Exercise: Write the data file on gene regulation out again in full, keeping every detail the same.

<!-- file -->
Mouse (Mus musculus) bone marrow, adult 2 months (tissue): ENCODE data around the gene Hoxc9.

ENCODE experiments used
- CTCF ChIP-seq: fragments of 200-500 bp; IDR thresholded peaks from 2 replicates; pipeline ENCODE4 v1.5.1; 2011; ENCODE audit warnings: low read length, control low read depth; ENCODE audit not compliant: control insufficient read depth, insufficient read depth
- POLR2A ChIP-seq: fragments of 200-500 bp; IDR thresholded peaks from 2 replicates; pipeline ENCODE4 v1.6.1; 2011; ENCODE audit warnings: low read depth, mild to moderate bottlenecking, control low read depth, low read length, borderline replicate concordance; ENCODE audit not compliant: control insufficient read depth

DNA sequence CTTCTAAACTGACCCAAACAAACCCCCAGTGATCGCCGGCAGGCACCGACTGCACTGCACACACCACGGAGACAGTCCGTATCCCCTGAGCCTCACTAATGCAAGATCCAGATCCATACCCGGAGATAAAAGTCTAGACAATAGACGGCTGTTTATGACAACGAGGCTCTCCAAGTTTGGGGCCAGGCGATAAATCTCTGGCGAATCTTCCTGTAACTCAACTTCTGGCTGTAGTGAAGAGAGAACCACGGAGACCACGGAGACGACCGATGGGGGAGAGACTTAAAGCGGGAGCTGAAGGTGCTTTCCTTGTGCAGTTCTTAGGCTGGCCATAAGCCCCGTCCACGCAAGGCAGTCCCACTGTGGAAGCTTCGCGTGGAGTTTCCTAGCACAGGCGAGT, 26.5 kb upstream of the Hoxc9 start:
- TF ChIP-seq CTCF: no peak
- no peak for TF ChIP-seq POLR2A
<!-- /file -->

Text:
Mouse (Mus musculus) bone marrow, adult 2 months (tissue): ENCODE data around the gene Hoxc9.

ENCODE experiments used
- CTCF ChIP-seq: fragments of 200-500 bp; IDR thresholded peaks from 2 replicates; pipeline ENCODE4 v1.5.1; 2011; ENCODE audit warnings: low read length, control low read depth; ENCODE audit not compliant: control insufficient read depth, insufficient read depth
- POLR2A ChIP-seq: fragments of 200-500 bp; IDR thresholded peaks from 2 replicates; pipeline ENCODE4 v1.6.1; 2011; ENCODE audit warnings: low read depth, mild to moderate bottlenecking, control low read depth, low read length, borderline replicate concordance; ENCODE audit not compliant: control insufficient read depth

DNA sequence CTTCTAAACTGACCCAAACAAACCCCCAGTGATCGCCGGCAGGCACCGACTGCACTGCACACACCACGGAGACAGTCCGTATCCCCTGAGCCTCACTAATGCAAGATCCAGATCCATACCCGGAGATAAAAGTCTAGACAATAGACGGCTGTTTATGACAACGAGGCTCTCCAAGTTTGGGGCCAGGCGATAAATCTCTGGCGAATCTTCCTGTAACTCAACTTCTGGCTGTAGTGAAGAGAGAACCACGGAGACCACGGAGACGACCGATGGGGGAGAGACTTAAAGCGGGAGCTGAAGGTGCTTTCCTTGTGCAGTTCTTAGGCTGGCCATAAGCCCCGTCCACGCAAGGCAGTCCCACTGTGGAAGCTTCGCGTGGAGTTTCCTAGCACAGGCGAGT, 26.5 kb upstream of the Hoxc9 start:
- TF ChIP-seq CTCF: no peak
- no peak for TF ChIP-seq POLR2A